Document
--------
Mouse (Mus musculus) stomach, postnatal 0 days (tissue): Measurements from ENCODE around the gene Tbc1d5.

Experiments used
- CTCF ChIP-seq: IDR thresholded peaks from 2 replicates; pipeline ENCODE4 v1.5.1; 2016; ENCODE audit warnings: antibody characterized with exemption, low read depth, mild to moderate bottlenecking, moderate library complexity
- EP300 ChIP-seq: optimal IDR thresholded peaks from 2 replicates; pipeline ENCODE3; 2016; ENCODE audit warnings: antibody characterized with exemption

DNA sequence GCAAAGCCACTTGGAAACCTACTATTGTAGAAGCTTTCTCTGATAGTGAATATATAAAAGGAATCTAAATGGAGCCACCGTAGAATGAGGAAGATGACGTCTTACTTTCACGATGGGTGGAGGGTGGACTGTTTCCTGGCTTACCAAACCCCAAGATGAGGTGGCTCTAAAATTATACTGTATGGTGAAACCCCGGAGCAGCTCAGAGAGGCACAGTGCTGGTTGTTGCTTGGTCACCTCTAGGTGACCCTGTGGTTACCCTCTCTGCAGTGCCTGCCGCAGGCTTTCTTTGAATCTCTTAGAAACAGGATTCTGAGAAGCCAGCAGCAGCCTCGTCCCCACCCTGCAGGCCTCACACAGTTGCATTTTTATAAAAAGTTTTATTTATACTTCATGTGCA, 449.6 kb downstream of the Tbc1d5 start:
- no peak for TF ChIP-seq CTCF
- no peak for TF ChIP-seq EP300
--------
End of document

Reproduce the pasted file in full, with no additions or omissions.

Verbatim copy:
Mouse (Mus musculus) stomach, postnatal 0 days (tissue): Measurements from ENCODE around the gene Tbc1d5.

Experiments used
- CTCF ChIP-seq: IDR thresholded peaks from 2 replicates; pipeline ENCODE4 v1.5.1; 2016; ENCODE audit warnings: antibody characterized with exemption, low read depth, mild to moderate bottlenecking, moderate library complexity
- EP300 ChIP-seq: optimal IDR thresholded peaks from 2 replicates; pipeline ENCODE3; 2016; ENCODE audit warnings: antibody characterized with exemption

DNA sequence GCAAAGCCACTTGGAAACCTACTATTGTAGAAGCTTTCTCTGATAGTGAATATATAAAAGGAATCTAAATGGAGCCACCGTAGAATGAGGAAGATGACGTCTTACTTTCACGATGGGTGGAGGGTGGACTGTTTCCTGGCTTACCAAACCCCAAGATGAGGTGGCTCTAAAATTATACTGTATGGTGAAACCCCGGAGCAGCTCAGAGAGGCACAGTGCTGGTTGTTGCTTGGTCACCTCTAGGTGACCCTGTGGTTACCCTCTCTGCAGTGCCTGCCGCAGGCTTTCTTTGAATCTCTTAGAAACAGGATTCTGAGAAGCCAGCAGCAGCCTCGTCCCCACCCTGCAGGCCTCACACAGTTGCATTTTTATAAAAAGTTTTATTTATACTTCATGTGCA, 449.6 kb downstream of the Tbc1d5 start:
- no peak for TF ChIP-seq CTCF
- no peak for TF ChIP-seq EP300